Following the presentation, attendees will break into roundtable discussion groups for focused discussion related to the key points from the afternoon presentations.


6:00 - 7:00 p.m.  pre-dinner reception


Friday 8 July, 2011

9:00 - 10:15 a.m.  The Regulatory Continuum and the Role of the Regulator

The Regulatory Continuum and the Role of the Regulator will ask: who regulates, how is this task carried out, and is there an optimal model? The role of the profession/occupation will be considered, as will the part government and other critical stakeholders play. The latest trends in roles, structures, and levels of oversight will be reviewed and discussed.
Speaker: Anna van der Gaag, Council Chair, United Kingdom Health Professions Council
Presentation   |   Handout for notes


Meta-regulation of professional standards and the UK Financial Services Authority
Professional Associations Research Network (PARN) has been working with the Financial Services Authority (FSA) supporting the coming regulation of retail investment advisers as professionals. The FSA decided that it would not regulate individual advisers directly, but rather that it would act as a meta-regulator or super-regulator, developing guidelines for other organisations (largely professional bodies) who will act as direct advisers. This is a new approach to regulation on the part of the FSA which had been confined to regulating financial services markets, exchanges and firms rather than professionals.  In effect the FSA has had to acquire knowledge of what professional standards regulation is all about and then to pick up on what it will expect not only of investment advisers, but also of direct regulators of the professionals. In particular FSA have been concerned with evidence that regulation will lead to improved outcomes for clients. This session will present models to describe the nature of such evidence as well as other issues FSA has been concerned with in developing its policy which will come into effect by the end of 2012. This presentation will be of interest to professional bodies and regulators interested in developing new ways to assess their performance and support evidence based policy development.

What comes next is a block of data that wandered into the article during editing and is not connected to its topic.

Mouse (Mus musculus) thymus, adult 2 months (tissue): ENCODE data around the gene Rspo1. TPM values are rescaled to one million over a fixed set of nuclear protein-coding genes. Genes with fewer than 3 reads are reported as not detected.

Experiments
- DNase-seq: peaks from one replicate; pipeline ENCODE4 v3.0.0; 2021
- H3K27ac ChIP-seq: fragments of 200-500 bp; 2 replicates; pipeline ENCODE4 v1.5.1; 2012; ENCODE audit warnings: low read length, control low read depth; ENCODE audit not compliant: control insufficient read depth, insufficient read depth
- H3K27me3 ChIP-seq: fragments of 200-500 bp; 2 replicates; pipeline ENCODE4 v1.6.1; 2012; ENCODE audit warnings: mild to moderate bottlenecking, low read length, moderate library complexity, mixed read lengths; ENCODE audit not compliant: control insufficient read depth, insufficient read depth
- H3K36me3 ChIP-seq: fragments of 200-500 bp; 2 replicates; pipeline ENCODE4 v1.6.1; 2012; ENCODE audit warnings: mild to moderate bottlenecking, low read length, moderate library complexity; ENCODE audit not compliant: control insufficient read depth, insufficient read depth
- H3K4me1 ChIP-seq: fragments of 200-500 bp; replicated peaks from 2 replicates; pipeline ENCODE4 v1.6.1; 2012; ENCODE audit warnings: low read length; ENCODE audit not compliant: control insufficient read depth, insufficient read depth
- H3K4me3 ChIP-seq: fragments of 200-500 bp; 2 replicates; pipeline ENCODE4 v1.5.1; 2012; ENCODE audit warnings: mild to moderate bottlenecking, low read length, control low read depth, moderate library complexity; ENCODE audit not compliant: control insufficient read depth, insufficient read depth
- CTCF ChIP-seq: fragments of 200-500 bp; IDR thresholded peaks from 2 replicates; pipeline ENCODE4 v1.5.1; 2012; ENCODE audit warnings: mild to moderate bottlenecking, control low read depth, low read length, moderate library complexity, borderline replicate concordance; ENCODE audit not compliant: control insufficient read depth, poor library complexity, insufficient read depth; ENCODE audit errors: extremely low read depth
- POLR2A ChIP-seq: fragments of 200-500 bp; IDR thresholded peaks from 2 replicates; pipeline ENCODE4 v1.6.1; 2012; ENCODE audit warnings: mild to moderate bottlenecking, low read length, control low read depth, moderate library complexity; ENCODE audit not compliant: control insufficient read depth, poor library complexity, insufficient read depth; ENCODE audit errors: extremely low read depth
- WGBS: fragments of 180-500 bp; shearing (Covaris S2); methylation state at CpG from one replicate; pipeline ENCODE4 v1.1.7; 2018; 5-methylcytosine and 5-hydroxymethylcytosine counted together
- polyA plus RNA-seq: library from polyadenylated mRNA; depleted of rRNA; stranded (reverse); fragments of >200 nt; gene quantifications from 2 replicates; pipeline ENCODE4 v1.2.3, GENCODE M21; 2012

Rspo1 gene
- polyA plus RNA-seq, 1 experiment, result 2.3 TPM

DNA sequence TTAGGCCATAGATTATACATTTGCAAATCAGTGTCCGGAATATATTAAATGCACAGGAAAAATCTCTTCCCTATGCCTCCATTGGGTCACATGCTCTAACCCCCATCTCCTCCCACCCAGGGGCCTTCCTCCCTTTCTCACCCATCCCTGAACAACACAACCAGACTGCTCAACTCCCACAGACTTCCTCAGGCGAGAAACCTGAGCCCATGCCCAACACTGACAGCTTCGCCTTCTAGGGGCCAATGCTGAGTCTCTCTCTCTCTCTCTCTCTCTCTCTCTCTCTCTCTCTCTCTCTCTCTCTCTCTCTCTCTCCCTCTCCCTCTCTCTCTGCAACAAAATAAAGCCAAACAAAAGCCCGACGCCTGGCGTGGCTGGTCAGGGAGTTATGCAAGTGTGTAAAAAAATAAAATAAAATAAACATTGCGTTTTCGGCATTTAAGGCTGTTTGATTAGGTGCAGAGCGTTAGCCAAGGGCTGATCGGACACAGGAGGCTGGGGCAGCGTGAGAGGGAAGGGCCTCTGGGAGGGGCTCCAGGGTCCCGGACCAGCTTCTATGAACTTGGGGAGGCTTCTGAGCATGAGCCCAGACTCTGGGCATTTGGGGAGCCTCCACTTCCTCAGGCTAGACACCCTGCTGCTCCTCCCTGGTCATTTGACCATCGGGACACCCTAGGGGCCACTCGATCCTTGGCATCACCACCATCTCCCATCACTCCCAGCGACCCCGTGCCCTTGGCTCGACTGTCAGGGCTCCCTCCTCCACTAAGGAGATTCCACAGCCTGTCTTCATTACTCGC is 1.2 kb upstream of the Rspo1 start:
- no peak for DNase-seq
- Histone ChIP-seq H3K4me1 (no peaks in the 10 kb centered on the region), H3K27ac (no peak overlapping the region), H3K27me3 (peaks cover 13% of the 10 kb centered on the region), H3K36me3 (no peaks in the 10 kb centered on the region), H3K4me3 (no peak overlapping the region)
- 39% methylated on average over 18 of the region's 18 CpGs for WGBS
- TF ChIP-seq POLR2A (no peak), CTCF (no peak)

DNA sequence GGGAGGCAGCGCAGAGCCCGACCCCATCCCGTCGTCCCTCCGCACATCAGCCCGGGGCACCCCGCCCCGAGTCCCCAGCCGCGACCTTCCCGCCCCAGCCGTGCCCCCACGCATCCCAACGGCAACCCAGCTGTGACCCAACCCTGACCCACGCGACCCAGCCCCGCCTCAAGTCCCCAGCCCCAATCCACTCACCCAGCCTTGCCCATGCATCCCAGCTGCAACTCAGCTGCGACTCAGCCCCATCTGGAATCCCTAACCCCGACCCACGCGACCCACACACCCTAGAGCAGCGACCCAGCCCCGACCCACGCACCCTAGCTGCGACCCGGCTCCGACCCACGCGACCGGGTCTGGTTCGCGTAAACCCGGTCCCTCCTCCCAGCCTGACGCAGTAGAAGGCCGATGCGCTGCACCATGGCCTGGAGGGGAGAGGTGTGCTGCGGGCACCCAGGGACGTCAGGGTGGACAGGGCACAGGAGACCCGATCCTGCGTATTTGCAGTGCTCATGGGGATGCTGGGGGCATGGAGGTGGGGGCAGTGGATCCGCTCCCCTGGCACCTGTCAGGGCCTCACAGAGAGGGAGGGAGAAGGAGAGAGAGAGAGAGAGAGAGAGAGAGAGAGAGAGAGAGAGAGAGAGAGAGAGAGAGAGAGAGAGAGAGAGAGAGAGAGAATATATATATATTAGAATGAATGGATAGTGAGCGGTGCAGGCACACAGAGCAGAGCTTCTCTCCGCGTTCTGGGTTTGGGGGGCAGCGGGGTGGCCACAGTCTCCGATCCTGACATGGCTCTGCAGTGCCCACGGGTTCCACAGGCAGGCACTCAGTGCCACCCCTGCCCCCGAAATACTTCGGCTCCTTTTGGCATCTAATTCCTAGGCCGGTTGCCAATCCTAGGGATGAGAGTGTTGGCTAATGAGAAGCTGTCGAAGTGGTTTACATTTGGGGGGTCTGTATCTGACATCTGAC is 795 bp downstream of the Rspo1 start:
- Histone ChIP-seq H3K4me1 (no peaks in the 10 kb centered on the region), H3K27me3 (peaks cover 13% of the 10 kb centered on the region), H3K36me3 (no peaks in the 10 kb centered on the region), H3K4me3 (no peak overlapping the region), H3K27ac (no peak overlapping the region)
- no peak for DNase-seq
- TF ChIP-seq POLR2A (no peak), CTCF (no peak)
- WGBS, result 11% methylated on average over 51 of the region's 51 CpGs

Speaker: Andy Friedman, Professor, University of Bristol and Managing Director, Professional Associations Research Network (PARN)